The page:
The "counter parallel" or "contrast chord" is terminology used in German theory derived mainly from Hugo Riemann to refer to (US:) relative (German: parallel) diatonic functions and is abbreviated Tcp in major and tCp in minor (Tkp respectively tKp in Riemann's diction). The chord can be seen as the "tonic parallel reversed" and is in a major key the same chord as the dominant parallel (Dp) and in a minor key equal to the subdominant parallel (sP); yet, it has another function. According to Riemann the chord is derived through Leittonwechselklänge (German, literally: "leading-tone changing sounds"), sometimes called gegenklang or "contrast chord", abbreviated Tl in major and tL in minor,[6] or, in German literature, abbreviated Tg in major and tG in minor (standing for "Gegenklang" or "Gegenparallel")[citation needed]. If chords may be formed by raising (major) or lowering (minor) the fifth a whole step ["parallel" or relative chords], they may also be formed by lowering (major) or raising (minor) the root a half-step to wechsel, the leading tone or leitton.

 Major Minor Contrast Note letter in C Name Contrast Note letter in C Name Tl (Tcp) E minor[6] Mediant tL (tCp) A♭ major[6] Submediant Sl (Scp) A minor[6] Submediant sL (sCp) D♭ major[6] Neapolitan chord Dl (Dcp) B minor[6] Leading-tone dL (dCp) E♭ major[6] Mediant

The substitution of the leading tone for the prime (from below [<] in major, from above [>] in minor) likewise results...in the leading-tone change (in C major: T< = E minor, S< = A minor, D< = B minor[!]; in A minor: T> = F major, D> = C major, S> = B major [!].

— Hugo Riemann, "Dissonance", Musik-Lexikon[5]

Major Leittonwechselklänge, formed by lowering the root a half step.

Minor Leittonwechselklänge, formed by raising the root (US)/fifth (German) a half step.

For example, Am is the tonic parallel of C, thus, Em is the counter parallel of C. The usual parallel chord in a major key is a minor third below the root and the counter parallel is a major third above. In a minor key the intervals are reversed: the tonic parallel (e.g. Eb in Cm) is a minor third above, and the counter parallel (e.g. Ab in Cm) is a major third below. Both the parallel and the counter parallel have two notes in common with the tonic (Am and C share C & E; Em and C share E & G).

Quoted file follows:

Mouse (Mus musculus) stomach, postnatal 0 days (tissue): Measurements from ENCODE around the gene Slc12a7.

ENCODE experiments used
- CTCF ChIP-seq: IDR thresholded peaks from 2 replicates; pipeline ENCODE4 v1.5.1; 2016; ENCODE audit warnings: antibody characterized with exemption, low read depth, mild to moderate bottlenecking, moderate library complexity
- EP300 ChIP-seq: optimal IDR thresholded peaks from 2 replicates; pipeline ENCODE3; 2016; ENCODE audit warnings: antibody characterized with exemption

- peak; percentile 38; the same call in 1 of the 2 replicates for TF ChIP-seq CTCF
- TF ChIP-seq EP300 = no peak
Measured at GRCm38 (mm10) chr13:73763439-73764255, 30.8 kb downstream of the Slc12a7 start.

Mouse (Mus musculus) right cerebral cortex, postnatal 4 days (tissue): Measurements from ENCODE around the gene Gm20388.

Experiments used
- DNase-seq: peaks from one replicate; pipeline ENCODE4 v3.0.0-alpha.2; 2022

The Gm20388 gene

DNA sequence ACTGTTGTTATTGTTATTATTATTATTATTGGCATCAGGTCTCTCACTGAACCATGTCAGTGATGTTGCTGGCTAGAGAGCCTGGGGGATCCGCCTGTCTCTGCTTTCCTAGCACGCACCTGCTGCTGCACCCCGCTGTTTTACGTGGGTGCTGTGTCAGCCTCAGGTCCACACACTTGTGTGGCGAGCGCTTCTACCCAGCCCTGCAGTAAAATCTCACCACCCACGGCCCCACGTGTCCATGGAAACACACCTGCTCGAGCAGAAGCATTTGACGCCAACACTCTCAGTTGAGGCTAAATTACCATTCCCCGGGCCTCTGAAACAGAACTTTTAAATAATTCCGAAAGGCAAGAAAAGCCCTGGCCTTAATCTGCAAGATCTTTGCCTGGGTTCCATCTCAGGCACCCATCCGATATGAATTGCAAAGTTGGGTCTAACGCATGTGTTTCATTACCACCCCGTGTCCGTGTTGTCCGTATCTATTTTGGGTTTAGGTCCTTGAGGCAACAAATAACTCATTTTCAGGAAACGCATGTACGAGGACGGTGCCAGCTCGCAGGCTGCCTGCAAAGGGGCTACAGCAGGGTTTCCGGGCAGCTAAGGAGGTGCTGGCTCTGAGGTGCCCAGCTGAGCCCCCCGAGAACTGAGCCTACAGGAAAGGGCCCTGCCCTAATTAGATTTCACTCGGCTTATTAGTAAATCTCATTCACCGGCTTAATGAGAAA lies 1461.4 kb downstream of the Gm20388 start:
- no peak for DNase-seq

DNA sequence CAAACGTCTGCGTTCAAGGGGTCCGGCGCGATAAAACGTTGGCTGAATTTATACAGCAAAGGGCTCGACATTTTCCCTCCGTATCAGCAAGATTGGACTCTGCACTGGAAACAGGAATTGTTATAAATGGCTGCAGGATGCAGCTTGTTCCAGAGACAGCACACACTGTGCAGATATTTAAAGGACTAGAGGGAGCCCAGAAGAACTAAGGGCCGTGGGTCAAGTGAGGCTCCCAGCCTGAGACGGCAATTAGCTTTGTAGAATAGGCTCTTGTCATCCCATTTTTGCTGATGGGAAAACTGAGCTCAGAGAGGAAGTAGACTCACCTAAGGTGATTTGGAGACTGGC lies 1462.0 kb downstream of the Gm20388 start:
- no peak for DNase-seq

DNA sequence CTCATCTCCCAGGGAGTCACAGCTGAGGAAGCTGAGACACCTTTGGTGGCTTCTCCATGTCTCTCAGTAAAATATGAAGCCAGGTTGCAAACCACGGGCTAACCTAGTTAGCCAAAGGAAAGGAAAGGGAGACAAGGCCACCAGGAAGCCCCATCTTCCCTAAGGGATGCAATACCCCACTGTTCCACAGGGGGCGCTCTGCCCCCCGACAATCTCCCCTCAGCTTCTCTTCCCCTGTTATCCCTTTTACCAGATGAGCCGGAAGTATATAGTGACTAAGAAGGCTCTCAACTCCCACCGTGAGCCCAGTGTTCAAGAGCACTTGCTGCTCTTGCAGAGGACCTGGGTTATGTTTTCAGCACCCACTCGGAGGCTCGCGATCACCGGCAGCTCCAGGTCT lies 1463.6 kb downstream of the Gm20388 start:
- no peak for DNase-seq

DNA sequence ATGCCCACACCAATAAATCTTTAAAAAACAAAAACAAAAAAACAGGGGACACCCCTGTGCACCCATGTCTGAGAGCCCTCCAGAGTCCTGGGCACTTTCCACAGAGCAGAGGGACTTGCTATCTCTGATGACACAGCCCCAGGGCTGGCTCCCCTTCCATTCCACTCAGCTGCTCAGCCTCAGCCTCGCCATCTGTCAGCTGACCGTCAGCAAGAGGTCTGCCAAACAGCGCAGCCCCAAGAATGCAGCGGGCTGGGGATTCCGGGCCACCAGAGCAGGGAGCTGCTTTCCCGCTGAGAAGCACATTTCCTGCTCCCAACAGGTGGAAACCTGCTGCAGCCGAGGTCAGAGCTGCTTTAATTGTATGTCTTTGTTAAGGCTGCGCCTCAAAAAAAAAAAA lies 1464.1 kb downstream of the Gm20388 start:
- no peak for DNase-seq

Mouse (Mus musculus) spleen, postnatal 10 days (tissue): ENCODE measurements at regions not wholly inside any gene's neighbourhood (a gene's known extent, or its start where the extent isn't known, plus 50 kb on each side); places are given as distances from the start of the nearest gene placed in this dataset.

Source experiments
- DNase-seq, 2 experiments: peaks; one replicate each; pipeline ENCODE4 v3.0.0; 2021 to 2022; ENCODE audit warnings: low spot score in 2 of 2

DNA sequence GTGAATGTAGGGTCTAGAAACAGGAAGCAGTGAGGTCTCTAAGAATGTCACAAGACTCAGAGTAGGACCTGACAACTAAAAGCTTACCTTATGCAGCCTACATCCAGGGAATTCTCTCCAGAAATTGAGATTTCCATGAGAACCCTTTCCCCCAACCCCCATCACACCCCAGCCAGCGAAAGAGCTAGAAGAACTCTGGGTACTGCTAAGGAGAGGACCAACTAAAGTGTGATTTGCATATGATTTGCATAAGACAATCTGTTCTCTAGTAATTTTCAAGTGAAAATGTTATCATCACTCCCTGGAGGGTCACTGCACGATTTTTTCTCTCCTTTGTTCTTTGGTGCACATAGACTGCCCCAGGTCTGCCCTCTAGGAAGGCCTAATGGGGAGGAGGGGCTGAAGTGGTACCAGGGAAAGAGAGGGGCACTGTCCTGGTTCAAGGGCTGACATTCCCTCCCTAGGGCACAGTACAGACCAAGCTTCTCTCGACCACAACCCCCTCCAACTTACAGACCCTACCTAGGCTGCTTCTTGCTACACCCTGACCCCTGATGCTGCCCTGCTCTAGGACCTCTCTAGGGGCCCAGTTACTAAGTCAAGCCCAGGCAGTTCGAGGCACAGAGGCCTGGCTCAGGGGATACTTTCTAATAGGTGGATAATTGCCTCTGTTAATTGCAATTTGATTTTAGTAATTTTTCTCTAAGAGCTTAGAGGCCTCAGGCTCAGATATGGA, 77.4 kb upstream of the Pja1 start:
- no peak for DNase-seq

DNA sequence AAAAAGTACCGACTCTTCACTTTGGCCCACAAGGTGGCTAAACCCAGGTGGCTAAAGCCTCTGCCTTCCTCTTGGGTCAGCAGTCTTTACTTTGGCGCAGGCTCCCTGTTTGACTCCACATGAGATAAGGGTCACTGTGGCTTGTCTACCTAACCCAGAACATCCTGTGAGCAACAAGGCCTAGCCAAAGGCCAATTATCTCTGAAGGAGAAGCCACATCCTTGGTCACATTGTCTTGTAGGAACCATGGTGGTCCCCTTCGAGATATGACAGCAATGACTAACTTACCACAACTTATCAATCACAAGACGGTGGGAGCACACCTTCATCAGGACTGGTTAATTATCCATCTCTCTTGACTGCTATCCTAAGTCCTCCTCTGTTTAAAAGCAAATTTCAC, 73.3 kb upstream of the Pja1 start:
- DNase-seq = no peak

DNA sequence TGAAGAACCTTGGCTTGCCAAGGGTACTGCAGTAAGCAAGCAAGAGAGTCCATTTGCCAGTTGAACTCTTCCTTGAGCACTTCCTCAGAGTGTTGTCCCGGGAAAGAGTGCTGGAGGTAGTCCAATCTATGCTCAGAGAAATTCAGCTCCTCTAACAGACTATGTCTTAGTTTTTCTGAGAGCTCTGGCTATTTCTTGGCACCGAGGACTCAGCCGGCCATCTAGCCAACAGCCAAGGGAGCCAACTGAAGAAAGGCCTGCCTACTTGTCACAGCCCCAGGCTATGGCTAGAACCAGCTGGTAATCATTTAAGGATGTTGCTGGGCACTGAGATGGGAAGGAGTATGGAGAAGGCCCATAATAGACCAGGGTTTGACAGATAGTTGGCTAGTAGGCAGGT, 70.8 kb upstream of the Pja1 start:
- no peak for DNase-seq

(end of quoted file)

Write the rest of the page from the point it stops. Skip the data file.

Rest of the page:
A chord should be analysed as a Tcp rather than Dp or sP particularly at cadential points, for example at an interrupted cadence, where it substitutes the tonic. It is most easily recognised in a minor key since it creates an ascending semitone step at the end of the cadence by moving from the major dominant chord to the minor counter parallel:

Ex.
t  - s  - D - tCp
Em - Am - B - C
where C is located a major third below Em
Ex.
T  - S  - D - tCp
F  - Bb - C - Db
where Db is located a major third below the minor tonic Fm

In four-part harmony, the Tcp usually has a doubled third to avoid consecutive fifths or octaves. This further emphasises its coherency with the tonic, since the third of the minor key counter parallel is the same as the tonic root which thus is doubled.

This is clearly not a simple system. Three functional categories can appear in any one of three chordal guises in either of two modes, eighteen possibilities in all: T, Tp, Tl, t, tP, tL, S, Sp, Sl, s, sP, sL, D, Dp, Dl, d, dP, dL. Why all this complexity? Perhaps the central reason is that this ingenious, occasionally convoluted system enabled Riemann to...[interpret] ostensibly remote triads...through the traditional terms of the I-IV-V-I, or now T-S-D-T, cadential schema. A sequence of A-major, B-major, and C-major chords, for example, could be neatly interpreted as a subdominant (sP) to dominant (dP) to tonic (T) progression in C-major, a reading...not without support in certain late-Romantic cadences.

— Gjerdingen[6]